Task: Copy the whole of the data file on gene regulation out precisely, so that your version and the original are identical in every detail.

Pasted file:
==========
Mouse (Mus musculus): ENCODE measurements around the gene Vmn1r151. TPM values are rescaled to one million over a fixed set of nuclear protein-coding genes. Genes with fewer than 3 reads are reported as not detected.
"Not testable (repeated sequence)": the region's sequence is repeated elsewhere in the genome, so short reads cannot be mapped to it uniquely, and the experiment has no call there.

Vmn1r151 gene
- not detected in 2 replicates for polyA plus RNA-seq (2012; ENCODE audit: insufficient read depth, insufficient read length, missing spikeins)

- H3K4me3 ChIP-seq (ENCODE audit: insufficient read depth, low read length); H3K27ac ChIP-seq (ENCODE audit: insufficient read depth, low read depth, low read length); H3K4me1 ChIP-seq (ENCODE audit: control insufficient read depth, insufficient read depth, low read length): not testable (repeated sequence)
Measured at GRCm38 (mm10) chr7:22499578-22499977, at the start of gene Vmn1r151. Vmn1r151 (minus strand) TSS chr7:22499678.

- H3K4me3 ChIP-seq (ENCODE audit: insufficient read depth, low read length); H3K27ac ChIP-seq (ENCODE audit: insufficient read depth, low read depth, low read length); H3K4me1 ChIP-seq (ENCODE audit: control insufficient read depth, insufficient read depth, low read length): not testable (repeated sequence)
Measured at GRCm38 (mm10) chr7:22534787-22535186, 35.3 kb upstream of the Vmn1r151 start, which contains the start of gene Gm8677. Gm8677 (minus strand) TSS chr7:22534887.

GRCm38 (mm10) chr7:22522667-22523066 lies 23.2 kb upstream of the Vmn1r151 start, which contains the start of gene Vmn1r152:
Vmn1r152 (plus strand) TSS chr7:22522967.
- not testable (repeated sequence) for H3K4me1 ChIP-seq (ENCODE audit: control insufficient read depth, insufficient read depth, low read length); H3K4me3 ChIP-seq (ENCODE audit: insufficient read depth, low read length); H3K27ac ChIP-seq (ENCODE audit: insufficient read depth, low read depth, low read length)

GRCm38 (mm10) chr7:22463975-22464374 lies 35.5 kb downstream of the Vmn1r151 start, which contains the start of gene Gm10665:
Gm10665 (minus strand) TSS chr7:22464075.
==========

Mouse (Mus musculus): ENCODE measurements around the gene Vmn1r151. TPM values are rescaled to one million over a fixed set of nuclear protein-coding genes. Genes with fewer than 3 reads are reported as not detected.
"Not testable (repeated sequence)": the region's sequence is repeated elsewhere in the genome, so short reads cannot be mapped to it uniquely, and the experiment has no call there.

Vmn1r151 gene
- not detected in 2 replicates for polyA plus RNA-seq (2012; ENCODE audit: insufficient read depth, insufficient read length, missing spikeins)

- H3K4me3 ChIP-seq (ENCODE audit: insufficient read depth, low read length); H3K27ac ChIP-seq (ENCODE audit: insufficient read depth, low read depth, low read length); H3K4me1 ChIP-seq (ENCODE audit: control insufficient read depth, insufficient read depth, low read length): not testable (repeated sequence)
Measured at GRCm38 (mm10) chr7:22499578-22499977, at the start of gene Vmn1r151. Vmn1r151 (minus strand) TSS chr7:22499678.

- H3K4me3 ChIP-seq (ENCODE audit: insufficient read depth, low read length); H3K27ac ChIP-seq (ENCODE audit: insufficient read depth, low read depth, low read length); H3K4me1 ChIP-seq (ENCODE audit: control insufficient read depth, insufficient read depth, low read length): not testable (repeated sequence)
Measured at GRCm38 (mm10) chr7:22534787-22535186, 35.3 kb upstream of the Vmn1r151 start, which contains the start of gene Gm8677. Gm8677 (minus strand) TSS chr7:22534887.

GRCm38 (mm10) chr7:22522667-22523066 lies 23.2 kb upstream of the Vmn1r151 start, which contains the start of gene Vmn1r152:
Vmn1r152 (plus strand) TSS chr7:22522967.
- not testable (repeated sequence) for H3K4me1 ChIP-seq (ENCODE audit: control insufficient read depth, insufficient read depth, low read length); H3K4me3 ChIP-seq (ENCODE audit: insufficient read depth, low read length); H3K27ac ChIP-seq (ENCODE audit: insufficient read depth, low read depth, low read length)

GRCm38 (mm10) chr7:22463975-22464374 lies 35.5 kb downstream of the Vmn1r151 start, which contains the start of gene Gm10665:
Gm10665 (minus strand) TSS chr7:22464075.